Bharatha bhooshira mandira sundari bhuvana manohari, Kanyakumari
The first thing that comes to my mind when I think of Kanyakumari is the beautiful song from Kannada movie Upasane, describing the southernmost tip of India.
In Kanyakumari two moments are priceless and both have to do with the sun – the dawn and the dusk. We reached Kanyakumari around 4PM, after a good 3-hour journey from Thiruvananthapuram. We thought of paying a visit to the temple before catching the glimpse of the setting sun.
Kanyakumari was a maiden Goddess who was stood up by her groom, Lord Shiva. An incarnation of Goddess Parvathi, Kanyakumari was born to kill the demon, Bana as predicted. Bana was blessed with a boon that his death would only be with the hand of a virgin girl. So the Gods plotted to ensure that the marriage did not take place and Kanyakumari remained a maiden who eventually killed the demon, fulfilling the sole purpose of her incarnation.
The temple has a petite idol, resembling an adolescent girl in a half-saree. One specialty of the idol is her diamond nose-ring, sparkling in the light of the lamps. The temple’s legend says that the light reflects off it so brightly that once an ancient mariner mistook it for a lighthouse. Sailing his ship towards the beacon, he wrecked upon the rocks. In order to prevent such tragedy from happening again, the eastern door of the temple was closed, only to open on special occasions.
Further on, we rushed to the shore to get a view of the setting sun. The sunset point is easily 2 kilometers away from the temple. We parked ourselves, ready with cameras to get a view of the setting sun.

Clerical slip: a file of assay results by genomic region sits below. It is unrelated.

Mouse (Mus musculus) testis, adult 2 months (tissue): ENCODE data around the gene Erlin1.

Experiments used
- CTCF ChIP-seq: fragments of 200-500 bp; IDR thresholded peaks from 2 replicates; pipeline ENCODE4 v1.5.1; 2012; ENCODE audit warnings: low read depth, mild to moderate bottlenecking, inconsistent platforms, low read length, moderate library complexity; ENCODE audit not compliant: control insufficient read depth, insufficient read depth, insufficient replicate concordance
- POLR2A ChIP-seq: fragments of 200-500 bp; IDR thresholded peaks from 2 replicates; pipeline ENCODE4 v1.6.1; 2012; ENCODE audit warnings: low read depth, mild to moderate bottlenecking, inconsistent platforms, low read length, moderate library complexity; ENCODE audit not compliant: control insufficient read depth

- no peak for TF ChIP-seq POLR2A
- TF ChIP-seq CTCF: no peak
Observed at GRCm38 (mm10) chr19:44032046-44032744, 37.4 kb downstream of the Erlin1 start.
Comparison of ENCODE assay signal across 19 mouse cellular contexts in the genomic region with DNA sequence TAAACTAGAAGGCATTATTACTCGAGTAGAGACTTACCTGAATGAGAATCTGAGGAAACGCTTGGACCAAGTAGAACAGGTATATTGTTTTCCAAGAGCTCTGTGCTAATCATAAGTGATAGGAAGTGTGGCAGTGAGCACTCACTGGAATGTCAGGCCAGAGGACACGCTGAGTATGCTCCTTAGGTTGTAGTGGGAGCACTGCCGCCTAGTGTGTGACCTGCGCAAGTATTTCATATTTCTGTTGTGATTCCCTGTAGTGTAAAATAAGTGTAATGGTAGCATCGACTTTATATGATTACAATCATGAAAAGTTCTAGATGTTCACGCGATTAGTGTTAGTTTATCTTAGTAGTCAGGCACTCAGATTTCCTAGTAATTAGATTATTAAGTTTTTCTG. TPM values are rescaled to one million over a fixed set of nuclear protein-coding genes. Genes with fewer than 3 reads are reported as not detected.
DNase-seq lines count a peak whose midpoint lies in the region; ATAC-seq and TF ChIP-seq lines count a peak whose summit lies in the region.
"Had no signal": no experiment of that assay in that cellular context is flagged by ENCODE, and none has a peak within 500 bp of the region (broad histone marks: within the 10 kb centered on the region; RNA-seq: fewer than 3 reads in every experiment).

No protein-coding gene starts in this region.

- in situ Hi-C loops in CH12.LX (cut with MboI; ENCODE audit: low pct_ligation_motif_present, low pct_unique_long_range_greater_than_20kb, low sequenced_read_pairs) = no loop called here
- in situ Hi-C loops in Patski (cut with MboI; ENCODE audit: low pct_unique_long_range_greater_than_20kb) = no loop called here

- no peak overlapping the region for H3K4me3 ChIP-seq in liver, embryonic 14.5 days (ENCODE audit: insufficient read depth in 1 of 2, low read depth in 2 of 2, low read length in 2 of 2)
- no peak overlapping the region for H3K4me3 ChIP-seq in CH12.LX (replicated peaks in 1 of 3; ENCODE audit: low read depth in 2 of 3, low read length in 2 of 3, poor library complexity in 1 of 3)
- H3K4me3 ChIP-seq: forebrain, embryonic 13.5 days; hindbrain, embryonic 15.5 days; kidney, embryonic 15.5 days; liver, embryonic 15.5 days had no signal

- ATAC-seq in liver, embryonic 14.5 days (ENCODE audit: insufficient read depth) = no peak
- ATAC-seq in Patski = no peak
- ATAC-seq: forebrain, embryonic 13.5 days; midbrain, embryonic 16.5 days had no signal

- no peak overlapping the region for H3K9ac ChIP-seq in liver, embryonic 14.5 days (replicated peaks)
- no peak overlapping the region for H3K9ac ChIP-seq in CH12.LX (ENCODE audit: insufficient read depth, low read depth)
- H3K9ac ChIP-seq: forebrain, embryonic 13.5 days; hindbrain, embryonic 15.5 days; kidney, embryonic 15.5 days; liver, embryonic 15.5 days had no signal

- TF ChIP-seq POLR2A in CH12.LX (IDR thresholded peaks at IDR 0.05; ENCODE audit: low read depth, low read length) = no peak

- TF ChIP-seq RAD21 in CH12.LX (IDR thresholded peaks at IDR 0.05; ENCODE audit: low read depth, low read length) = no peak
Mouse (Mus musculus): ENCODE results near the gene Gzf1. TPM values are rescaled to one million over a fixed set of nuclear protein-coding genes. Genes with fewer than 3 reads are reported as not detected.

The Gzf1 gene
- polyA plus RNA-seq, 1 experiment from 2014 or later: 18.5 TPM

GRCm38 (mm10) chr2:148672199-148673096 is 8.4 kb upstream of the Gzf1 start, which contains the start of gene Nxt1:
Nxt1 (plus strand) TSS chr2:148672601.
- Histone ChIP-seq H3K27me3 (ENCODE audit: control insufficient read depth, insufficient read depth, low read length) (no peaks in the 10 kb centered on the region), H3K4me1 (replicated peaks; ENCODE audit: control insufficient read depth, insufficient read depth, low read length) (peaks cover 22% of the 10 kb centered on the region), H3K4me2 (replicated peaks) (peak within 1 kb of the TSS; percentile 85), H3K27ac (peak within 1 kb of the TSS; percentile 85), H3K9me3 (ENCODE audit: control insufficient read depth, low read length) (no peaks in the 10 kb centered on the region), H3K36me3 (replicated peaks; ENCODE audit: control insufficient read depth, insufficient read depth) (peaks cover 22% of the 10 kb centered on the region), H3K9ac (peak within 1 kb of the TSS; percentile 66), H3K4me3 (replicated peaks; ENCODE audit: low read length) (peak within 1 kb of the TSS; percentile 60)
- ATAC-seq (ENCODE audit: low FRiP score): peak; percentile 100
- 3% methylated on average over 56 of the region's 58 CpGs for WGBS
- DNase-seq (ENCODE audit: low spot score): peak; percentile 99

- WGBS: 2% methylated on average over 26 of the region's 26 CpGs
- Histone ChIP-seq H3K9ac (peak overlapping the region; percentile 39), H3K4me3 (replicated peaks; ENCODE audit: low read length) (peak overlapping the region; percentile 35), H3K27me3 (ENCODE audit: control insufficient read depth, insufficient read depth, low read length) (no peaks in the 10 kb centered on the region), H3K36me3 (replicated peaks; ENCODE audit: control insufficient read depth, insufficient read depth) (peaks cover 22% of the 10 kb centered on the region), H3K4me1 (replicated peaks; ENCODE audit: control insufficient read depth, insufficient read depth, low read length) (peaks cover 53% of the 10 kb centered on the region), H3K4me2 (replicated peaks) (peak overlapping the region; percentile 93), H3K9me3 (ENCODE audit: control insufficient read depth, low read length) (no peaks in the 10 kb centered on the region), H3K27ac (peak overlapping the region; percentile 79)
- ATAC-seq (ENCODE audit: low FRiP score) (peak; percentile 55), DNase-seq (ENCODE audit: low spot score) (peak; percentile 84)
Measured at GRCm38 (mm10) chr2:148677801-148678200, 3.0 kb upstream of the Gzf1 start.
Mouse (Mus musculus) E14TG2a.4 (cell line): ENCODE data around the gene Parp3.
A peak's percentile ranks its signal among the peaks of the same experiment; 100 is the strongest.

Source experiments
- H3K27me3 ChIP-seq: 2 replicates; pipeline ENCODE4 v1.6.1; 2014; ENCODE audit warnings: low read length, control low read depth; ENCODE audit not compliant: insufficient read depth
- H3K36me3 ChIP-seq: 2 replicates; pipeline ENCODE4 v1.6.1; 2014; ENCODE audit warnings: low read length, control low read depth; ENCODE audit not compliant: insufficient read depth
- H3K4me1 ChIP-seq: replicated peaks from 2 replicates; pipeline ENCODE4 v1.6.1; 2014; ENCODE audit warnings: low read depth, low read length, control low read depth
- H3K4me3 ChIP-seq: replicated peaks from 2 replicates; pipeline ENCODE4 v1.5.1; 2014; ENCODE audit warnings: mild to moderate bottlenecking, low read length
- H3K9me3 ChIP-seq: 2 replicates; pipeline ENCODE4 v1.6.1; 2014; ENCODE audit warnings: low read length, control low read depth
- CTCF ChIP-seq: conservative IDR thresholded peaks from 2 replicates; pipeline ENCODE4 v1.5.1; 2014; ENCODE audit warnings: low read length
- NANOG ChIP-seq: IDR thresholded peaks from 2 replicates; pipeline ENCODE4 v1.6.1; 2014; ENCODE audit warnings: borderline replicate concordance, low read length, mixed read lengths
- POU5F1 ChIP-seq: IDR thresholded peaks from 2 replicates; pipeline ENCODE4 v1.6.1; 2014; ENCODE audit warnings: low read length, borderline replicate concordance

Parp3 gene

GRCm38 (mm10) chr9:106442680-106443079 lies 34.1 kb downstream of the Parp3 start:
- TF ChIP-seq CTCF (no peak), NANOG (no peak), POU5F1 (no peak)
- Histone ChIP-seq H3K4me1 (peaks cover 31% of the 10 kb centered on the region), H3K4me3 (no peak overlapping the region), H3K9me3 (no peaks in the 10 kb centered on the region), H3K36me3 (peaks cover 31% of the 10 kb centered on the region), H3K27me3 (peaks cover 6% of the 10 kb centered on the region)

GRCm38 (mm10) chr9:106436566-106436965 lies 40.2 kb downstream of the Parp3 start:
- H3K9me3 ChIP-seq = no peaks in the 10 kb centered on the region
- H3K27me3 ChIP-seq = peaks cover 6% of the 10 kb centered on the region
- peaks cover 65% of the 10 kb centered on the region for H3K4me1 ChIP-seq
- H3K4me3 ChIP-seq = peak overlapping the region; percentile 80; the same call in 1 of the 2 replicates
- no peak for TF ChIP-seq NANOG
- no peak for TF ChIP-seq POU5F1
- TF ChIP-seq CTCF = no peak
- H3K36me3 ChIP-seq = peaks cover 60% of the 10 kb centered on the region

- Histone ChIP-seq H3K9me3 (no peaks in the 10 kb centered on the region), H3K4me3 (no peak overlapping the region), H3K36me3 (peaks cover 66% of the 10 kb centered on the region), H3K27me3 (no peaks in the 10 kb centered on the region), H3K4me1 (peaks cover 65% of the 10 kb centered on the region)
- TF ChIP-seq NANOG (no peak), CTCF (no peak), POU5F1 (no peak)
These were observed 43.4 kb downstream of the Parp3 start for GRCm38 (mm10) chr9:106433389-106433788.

After sundown, we took a stroll along the beach, watching the waters rise and fall in tides.
Kanyakumari is the only beach where you can watch both sunrise and sunset! The following morning, we were up as early as 5AM, to witness the rising sun. Most of the travellers had gathered at the terrace of their hotels to catch a glimpse of the sun. While we waited for the dawn, the view of Vivekananda memorial in pitch darkness was mesmerising.
It was a cloudy morning and all that we could see was a pale sky and a thin shimmering ball of fire glowing above the horizon and in that light, the confluence of Indian Ocean, Bay of Bengal and Arabian see. Wind was very strong and we could see the water lashing furiously against the rocks. We couldn’t stand on the terrace, barely on the sixth floor of the hotel, without any support.
We went back into the hotel to get fresh and start our excursion for the day and were deeply disappointed to learn that all ferries to Vivekananda Rock Memorial were cancelled because of high tides. Instead, we went exploring the market and Gandhi mandapam , where the urn containing ashes of Mahatma Gandhi was kept before a portion of it was immersed in the confluence of the three seas. There is also an altar dedicated to Swami Vivekananda by the shore.
Kanyakumari is one place I would want to visit one more time to explore more hidden treasures and visit the places I missed coz of climatic conditions. If you haven’t been there yet, you should definitely add this place to your travel bucketlist.